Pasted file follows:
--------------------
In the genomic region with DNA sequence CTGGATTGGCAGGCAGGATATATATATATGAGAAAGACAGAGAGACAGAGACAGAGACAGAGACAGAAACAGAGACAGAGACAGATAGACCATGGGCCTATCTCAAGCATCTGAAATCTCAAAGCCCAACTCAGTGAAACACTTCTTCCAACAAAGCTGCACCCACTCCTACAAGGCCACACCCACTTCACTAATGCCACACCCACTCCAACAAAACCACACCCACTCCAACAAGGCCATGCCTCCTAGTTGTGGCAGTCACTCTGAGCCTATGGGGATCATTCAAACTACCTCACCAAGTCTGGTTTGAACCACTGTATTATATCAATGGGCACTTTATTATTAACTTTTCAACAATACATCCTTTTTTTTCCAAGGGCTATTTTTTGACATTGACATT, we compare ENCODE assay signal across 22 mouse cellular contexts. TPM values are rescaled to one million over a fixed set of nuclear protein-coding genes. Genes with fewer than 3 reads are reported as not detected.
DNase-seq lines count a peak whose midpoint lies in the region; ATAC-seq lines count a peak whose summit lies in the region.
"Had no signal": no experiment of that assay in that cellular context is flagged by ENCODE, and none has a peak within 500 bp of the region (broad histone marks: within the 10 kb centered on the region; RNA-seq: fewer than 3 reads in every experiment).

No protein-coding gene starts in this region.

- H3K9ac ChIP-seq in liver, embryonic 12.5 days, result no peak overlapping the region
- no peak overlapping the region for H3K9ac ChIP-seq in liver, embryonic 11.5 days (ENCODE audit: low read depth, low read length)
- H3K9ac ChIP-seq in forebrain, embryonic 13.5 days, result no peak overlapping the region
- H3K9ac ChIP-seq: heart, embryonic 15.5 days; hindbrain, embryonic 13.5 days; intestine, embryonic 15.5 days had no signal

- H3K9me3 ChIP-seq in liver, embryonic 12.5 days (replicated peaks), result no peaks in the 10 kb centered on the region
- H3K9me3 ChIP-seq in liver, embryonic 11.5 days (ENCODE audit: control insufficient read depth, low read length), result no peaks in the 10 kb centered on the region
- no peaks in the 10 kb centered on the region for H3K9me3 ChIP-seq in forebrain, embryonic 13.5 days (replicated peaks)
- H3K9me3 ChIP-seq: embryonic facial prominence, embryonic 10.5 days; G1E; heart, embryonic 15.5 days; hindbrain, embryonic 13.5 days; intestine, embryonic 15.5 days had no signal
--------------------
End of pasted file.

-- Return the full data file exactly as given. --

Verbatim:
In the genomic region with DNA sequence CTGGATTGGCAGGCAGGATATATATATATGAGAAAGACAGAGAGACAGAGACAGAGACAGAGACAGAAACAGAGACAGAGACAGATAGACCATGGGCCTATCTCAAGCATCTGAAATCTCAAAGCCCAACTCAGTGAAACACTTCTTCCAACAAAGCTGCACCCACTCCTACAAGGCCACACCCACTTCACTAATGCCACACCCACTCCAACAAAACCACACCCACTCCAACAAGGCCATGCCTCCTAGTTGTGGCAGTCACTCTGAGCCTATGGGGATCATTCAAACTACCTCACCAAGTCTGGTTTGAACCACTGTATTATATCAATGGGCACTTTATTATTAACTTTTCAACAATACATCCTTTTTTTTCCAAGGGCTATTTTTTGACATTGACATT, we compare ENCODE assay signal across 22 mouse cellular contexts. TPM values are rescaled to one million over a fixed set of nuclear protein-coding genes. Genes with fewer than 3 reads are reported as not detected.
DNase-seq lines count a peak whose midpoint lies in the region; ATAC-seq lines count a peak whose summit lies in the region.
"Had no signal": no experiment of that assay in that cellular context is flagged by ENCODE, and none has a peak within 500 bp of the region (broad histone marks: within the 10 kb centered on the region; RNA-seq: fewer than 3 reads in every experiment).

No protein-coding gene starts in this region.

- H3K9ac ChIP-seq in liver, embryonic 12.5 days, result no peak overlapping the region
- no peak overlapping the region for H3K9ac ChIP-seq in liver, embryonic 11.5 days (ENCODE audit: low read depth, low read length)
- H3K9ac ChIP-seq in forebrain, embryonic 13.5 days, result no peak overlapping the region
- H3K9ac ChIP-seq: heart, embryonic 15.5 days; hindbrain, embryonic 13.5 days; intestine, embryonic 15.5 days had no signal

- H3K9me3 ChIP-seq in liver, embryonic 12.5 days (replicated peaks), result no peaks in the 10 kb centered on the region
- H3K9me3 ChIP-seq in liver, embryonic 11.5 days (ENCODE audit: control insufficient read depth, low read length), result no peaks in the 10 kb centered on the region
- no peaks in the 10 kb centered on the region for H3K9me3 ChIP-seq in forebrain, embryonic 13.5 days (replicated peaks)
- H3K9me3 ChIP-seq: embryonic facial prominence, embryonic 10.5 days; G1E; heart, embryonic 15.5 days; hindbrain, embryonic 13.5 days; intestine, embryonic 15.5 days had no signal